Sunday, September 19, 2010

Qualities of a Great Tech(nical) Lead

Lately, I've been thinking a lot about the qualities of a great engineering tech lead. In the 3+ years I worked on Google Reader, I had the extraordinary privilege to work with one of the best out there. Since I left that team in February of this year, I've experienced several new and different engineering lead styles and I thought I'd try to capture some of the main desirable qualities that every tech lead should have, in my opinion. Since I am a designer and have little in the way of qualifications to judge engineers on the details of code, this post should be viewed through the lens of the designer/close team member, not a fellow engineer.

A good tech lead should: 

Be able to think abstractly about UI design
Following up from my previous post ("The role of a Great Designer"), from the design perspective, the most valuable engineering relationship is the one where the engineer can think about design in the abstract. Many engineers get "stuck" when they don't receive pixel-perfect specs, including edge cases for a feature or product. On a small implementation team (in this post, "implementation team" refers to a team of a product manager, a designer and several engineers working closely together), an engineer who can think abstractly about interface design will (should) always edge out engineers that can't. An engineer who can implement from a whiteboard drawing (or create or modify one to move the product forward) is a desirable quality to look for in a tech lead.

Be the most skilled engineer on the team
I have worked with some tech leads in the past that have made it to tech lead because of seniority or other political reasons, but are clearly not the most skilled engineer on the team. Tech leads are called as such, because they are meant to lead by example, not manage people. If your tech lead is not the most skilled engineer on the team, something is wrong.

Produce an impressive amount of work
Given that a great tech lead is going to be the most skilled engineer on the team, you'd expect that their efficiency in writing, reviewing and shipping code would also be up and to the right of most others on the team (unless of course, they are getting bogged down with managerial duties, in which case you have a different problem on your hands.) A great tech lead makes an oppressive amount of work look effortless, setting the bar for the rest of the team.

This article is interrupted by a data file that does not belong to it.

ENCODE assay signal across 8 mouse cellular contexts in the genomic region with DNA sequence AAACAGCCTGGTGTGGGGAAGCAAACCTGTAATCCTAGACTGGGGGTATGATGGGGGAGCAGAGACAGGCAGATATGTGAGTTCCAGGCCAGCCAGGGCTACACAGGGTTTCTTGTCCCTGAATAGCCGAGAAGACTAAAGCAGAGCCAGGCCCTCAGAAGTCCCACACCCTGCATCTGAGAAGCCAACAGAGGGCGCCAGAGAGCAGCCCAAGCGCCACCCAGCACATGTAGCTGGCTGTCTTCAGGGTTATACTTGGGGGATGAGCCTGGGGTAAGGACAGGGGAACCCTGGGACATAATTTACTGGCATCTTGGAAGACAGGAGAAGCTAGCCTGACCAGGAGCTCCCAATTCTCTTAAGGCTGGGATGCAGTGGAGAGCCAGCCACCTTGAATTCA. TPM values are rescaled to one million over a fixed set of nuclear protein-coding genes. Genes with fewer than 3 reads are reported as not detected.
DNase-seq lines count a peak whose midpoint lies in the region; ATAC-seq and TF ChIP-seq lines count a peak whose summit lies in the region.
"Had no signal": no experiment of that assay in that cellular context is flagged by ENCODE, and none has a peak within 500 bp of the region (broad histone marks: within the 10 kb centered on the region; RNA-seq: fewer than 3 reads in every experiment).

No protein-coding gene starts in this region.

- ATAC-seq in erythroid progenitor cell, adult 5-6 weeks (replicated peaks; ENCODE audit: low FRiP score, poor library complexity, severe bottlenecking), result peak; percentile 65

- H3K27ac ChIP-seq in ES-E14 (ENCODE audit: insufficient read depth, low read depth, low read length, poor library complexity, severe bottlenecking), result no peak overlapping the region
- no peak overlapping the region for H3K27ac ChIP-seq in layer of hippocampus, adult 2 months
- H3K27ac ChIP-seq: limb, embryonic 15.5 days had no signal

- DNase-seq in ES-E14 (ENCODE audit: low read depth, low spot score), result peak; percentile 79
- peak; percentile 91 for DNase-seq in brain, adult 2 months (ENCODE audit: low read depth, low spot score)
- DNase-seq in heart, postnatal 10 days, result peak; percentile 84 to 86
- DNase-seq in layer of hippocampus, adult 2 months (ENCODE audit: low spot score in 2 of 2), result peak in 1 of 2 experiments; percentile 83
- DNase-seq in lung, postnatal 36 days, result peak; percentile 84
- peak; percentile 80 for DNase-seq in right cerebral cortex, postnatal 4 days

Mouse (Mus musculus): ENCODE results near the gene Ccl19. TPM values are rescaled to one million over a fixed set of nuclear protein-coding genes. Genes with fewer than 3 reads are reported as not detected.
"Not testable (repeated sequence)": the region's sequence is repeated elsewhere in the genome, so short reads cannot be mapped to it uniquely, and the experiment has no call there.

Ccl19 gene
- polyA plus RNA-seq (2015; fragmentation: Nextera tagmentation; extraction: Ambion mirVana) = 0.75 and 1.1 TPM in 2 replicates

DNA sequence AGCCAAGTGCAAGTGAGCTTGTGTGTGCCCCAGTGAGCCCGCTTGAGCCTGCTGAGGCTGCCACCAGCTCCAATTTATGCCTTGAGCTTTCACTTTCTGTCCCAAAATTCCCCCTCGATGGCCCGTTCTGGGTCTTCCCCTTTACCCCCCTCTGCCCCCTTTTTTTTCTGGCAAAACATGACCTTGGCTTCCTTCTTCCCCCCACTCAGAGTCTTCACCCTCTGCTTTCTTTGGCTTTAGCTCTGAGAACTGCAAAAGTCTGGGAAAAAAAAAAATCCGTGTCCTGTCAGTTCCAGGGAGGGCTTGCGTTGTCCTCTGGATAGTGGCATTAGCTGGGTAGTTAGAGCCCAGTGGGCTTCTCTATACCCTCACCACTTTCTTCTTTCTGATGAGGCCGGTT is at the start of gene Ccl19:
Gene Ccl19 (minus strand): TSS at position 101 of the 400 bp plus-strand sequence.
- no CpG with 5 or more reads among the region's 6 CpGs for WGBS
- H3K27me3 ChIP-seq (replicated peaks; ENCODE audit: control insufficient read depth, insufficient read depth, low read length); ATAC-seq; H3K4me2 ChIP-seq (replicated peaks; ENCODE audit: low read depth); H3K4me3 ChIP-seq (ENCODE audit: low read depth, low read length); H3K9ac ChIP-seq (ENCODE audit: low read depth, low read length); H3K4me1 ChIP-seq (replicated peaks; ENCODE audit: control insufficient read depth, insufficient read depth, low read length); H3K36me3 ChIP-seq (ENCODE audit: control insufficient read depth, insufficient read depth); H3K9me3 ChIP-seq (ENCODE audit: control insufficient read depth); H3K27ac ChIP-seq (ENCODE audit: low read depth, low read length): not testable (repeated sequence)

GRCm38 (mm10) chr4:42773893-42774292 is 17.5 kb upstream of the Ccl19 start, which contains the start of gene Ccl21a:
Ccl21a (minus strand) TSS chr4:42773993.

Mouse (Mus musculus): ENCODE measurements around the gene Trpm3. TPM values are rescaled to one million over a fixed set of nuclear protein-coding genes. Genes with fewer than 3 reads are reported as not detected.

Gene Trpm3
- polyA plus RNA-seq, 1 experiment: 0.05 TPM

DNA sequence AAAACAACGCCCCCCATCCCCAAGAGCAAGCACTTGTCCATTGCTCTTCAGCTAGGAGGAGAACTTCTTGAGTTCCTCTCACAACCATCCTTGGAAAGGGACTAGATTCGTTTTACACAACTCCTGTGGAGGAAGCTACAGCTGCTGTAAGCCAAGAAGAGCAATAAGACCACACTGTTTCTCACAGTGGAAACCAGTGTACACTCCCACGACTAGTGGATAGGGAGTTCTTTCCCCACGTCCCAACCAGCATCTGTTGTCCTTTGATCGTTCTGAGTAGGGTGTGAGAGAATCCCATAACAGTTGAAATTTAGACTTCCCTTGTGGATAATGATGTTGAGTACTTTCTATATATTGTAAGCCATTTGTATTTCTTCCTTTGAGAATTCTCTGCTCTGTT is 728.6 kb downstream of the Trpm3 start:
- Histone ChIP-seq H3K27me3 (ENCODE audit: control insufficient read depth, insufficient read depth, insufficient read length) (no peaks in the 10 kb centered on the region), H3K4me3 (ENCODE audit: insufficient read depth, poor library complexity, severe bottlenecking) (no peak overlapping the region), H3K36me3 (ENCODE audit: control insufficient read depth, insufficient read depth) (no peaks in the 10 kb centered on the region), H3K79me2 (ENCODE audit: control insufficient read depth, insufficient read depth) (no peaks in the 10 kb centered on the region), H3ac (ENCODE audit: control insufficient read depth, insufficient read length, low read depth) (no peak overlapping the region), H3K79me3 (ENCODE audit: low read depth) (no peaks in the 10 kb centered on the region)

Be able to prioritize "non-work"
Engineers (or anyone, for that matter) can get burned out pretty quickly. A great tech lead should not only be able to make a ton of work look effortless, but should also set a work-life-balance example for the rest of the team. Vacations should be *real* vacations (hey! I saw you checking your email). No dialing into meetings, no sending off a quick code review. Less experienced/capable team members will burn out much more quickly trying to follow the example of someone who never stops working, and that's not useful to the team unit as a whole.

Have a broad awareness of related projects (both internally and externally)
The best tech leads out there are information sponges. Be wary of a tech lead who has extensive knowledge of only his or her own area of expertise. At Google, most full-time employees have a vast amount of internal information available to them. A great tech lead will be tracking related (and even unrelated) projects going on inside and outside the company in order to identify possible areas of overlap or opportunity for collaboration or integration with other teams or services. A really, really great tech lead might even see some opportunity to further their own project by reviewing or checking in code for a (seemingly) unrelated project.

Be able to fully complete engineering tasks, no matter how grungy they get